Adding Salt: How to Build and Manage Teams That Work

by Bernie Anderson

My name is Bernie Anderson and I have the honor of taking over the BAM blog for the next several weeks. I am a certified business and nonprofit consultant with Growability® – read more in my bio below. 

This is Part 4 of a series. Read Part 1, Part 2 and Part 3.

Thank you for following along with this month with this series on business basics. My prayer is that this series of articles will be an ongoing resource for your BAM project.

Like baking a great loaf of bread, we build every organization with three simple ingredients: leadership, marketing, and management.

If leadership is the flour and marketing is the water, I consider management the salt.

While prepping the dough for my loaf of sourdough this week, I mulled over the necessity of salt. Why does bread need salt? In theory, it’s possible to create a loaf of bread with just flour and water, give it some time to ferment the natural yeast, and a perfectly serviceable loaf of bread should appear.

But, without salt, nothing about the loaf of bread will be right. It will have the wrong flavor, texture, and consistency. Salt regulates the yeast, strengthens the dough, and brings out the beautiful complex flavors of a great loaf of sourdough. Salt is essential.

Like good management in your business.

Many consider management in basic terms of resources, operations, and finance. And it’s true, all this is involved. But the heart of management is people. Management is the salt of your business because management is the most human element of your business. Continuing with the Growability® Business Operating System as a model, think of management as having two parts:

1. Empowering Teamwork
2. Equipping Managers

 

Empowering Teamwork

The diversity of your team creates a diversity of opportunities. Many BAM teams are cross-cultural by nature. All BAM teams will bring together a variety of strengths and personalities that make your business unique. Community creates and expands creativity. An excellent team is also critical for capacity. Teamwork facilitates both multiplication and stability in your business. Never forget, God delights in and blesses common unity and teamwork (Psalm 131). Joy is an overflow from quality human relationships.

Global business has a reputation of building teams of human beings in some of the most inhuman ways. We hear horror stories of companies who entice employees with the promise of high pay, but to keep the pay coming, workers must sacrifice their humanity. Golden handcuffs, indeed. While paying your team their value is important, it’s not everything. In his book, The Heart of Business, former Best Buy CEO Hubert Joly says:

The carrot and the stick are pervasive and persuasive motivators. But if you treat people like donkeys, they will perform like donkeys.

Your BAM project should be different.

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A Thread in a Tapestry Part 2: Tools to Understand Who I Am in the Context of My Community

In last week’s blog, we discussed understanding ourselves as threads tightly woven by God into a tapestry of community and purpose. This week we’re passing along some great resources and practical steps to pair with part 1.

God gifted each of us with unique skill sets, talents, and abilities to speak into the lives of others. In celebration of that, we have chosen some resources that have helped others 1) identify the gifts and abilities God has given them, and 2) navigate how to use those skills in workplaces and communities.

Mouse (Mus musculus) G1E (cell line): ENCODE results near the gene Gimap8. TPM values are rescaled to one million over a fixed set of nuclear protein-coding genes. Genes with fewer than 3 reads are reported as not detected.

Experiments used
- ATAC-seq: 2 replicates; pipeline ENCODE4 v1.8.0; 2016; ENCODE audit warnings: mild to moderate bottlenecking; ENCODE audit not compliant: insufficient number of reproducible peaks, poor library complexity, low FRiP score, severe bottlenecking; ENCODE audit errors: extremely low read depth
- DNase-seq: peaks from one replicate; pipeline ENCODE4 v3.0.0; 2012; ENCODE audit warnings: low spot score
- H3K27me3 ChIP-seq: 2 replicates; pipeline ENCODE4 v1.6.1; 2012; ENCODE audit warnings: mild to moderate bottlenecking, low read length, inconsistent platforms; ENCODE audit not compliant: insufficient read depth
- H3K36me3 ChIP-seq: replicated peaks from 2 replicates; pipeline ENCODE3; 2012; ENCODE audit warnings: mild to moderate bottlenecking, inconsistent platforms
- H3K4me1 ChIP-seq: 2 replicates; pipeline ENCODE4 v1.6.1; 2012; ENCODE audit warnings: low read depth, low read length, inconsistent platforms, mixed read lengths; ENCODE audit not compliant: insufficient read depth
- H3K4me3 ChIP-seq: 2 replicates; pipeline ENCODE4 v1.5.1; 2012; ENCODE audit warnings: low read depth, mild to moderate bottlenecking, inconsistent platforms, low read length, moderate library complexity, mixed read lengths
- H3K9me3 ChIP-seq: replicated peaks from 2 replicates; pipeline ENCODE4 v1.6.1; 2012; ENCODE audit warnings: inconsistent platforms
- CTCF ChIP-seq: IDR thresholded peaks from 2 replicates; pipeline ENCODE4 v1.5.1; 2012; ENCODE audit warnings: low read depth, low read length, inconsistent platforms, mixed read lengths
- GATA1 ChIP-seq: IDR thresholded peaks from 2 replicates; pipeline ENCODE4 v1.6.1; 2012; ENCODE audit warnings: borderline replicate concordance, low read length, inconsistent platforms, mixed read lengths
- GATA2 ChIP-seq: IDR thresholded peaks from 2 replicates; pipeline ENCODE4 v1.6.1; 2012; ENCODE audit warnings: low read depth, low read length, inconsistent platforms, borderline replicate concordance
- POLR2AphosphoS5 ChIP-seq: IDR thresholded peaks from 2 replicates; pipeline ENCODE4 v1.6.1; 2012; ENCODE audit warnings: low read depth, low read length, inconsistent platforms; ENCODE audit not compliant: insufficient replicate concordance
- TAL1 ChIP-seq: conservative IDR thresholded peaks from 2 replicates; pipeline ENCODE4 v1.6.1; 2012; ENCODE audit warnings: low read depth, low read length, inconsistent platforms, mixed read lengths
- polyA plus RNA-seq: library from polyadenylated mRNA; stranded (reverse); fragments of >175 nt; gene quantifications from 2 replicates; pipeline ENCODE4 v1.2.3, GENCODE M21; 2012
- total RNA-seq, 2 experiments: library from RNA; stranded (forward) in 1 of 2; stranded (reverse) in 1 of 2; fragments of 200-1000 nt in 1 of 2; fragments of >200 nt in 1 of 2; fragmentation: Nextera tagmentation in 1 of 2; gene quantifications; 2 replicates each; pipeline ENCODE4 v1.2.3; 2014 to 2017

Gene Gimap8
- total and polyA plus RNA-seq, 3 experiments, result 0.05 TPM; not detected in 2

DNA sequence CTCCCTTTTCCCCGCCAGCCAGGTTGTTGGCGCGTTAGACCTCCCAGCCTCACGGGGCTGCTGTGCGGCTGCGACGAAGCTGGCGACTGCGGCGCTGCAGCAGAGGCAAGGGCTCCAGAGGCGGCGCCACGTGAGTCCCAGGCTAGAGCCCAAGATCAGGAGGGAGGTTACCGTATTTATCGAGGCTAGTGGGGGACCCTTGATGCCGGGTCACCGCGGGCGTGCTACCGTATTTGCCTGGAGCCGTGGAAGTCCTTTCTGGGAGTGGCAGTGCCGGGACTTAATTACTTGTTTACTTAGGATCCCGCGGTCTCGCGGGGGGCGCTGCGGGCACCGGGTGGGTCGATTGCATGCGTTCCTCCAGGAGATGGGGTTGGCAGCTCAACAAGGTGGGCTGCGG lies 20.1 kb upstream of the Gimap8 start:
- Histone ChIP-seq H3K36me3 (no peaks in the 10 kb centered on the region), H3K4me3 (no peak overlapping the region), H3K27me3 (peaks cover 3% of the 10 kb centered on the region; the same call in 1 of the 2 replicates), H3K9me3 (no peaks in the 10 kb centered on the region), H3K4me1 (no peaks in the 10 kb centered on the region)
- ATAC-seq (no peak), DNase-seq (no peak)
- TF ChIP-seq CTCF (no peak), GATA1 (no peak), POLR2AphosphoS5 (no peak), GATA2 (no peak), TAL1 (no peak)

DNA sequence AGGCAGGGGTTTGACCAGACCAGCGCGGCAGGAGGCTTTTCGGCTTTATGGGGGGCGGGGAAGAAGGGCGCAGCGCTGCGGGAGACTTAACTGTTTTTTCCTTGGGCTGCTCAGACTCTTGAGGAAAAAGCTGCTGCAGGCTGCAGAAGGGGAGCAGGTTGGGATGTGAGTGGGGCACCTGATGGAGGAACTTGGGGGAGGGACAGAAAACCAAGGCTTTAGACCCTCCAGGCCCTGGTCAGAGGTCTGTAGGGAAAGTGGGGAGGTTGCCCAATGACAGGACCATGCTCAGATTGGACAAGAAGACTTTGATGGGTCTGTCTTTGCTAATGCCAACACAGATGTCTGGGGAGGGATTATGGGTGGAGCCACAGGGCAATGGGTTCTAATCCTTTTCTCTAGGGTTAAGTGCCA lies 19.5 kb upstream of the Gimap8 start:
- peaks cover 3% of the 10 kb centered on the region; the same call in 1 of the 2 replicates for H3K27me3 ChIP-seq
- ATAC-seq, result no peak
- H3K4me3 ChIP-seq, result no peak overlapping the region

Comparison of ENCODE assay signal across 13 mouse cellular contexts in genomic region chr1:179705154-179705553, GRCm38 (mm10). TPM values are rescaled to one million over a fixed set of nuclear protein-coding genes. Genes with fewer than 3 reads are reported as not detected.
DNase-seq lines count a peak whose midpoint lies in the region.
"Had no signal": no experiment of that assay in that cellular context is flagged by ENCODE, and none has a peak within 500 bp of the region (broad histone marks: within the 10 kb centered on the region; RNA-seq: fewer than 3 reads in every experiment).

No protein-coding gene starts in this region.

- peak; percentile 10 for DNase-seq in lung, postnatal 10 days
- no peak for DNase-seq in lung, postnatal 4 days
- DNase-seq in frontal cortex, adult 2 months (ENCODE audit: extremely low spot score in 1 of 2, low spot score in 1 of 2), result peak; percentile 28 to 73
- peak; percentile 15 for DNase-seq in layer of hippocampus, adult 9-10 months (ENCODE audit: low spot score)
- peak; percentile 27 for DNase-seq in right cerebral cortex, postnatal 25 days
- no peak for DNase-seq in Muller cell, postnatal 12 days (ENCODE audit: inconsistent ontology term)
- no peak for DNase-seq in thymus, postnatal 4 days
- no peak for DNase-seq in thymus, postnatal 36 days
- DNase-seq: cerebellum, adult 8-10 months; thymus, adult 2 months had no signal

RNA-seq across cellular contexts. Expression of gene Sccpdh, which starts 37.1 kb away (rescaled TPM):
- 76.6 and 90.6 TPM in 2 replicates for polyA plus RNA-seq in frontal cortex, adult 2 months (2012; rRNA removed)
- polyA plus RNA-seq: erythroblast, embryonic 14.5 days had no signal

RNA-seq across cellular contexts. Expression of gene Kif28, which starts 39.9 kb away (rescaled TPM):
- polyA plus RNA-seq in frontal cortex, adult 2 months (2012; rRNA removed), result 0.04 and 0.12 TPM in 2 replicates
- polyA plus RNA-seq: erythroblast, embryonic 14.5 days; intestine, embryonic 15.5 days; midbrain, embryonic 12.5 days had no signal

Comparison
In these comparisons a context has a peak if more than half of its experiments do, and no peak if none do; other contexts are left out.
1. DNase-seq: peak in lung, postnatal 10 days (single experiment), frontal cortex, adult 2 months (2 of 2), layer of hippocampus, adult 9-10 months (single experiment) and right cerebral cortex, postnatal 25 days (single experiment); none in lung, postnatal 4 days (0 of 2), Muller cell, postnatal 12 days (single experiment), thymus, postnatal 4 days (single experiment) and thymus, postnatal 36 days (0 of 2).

Without further ado, let’s look at some resources. ‌

Understanding ourselves in BAM

First things first, a great way for someone to understand how their personal calling to business might play out in the context of what God is doing around the world is for them to attend a BAM conference. The BAM Global Summit (online) is coming up this week and provides excellent opportunities for people to discover opportunities to contribute their skills and experiences and hear how God is using others with similar callings to fulfill His Kingdom’s purposes.

BAM Global conferences are community-driven and centered on connection. People all over the world come together to share stories and exchange experiences. As we listen and share we begin to develop a greater understanding of the grand tapestry God is weaving around the world through BAM. For some of us, we may begin to better understand the ways God has been preparing us and what He is calling us to do. Having this sacred time to sit with God and hear from the global church body practicing business for His kingdom is a great opportunity to reflect or launch into something new. We leave with fresh ideas, strategies, and a better understanding of how we fit and how we can impact others. Read more

A Thread in a Tapestry: How God has Woven Us into His Story

Our individual stories are like the “threads in the tapestry” that make up the story of mankind. Each unique thread contributes to the whole picture. This week in The BAM Review, we will use this metaphor as we consider our stories in the context of God’s story, business as mission, and the stories of people around us.

A thread cannot see the whole picture of the tapestry, but the Maker of the tapestry can

Understanding how and where we fit into God’s story is complicated. We’ll never fully know the reason we’ve been woven into the relationships, positions of authority, communities, or situations we are in now.

This can be intensified for BAMers, who are often part of a challenging and complex picture. At some points we might have the most authority in the room, at others we may have the least. Some of us may have many friends, people we’re discipling, and feel rooted in our communities. Others of us may feel outsiders as we grapple with language and cultural differences. Some may have thriving businesses and the capacity to expand. Others of us may have been trying for years and never made it into the black. Many of us have gone between these extremes. Yet God is capable of weaving all of our experiences and all of these extremes into a glorious tapestry. He is able to redeem our circumstances to His glory. In the process, He has more innovative and creative solutions than we ever could imagine.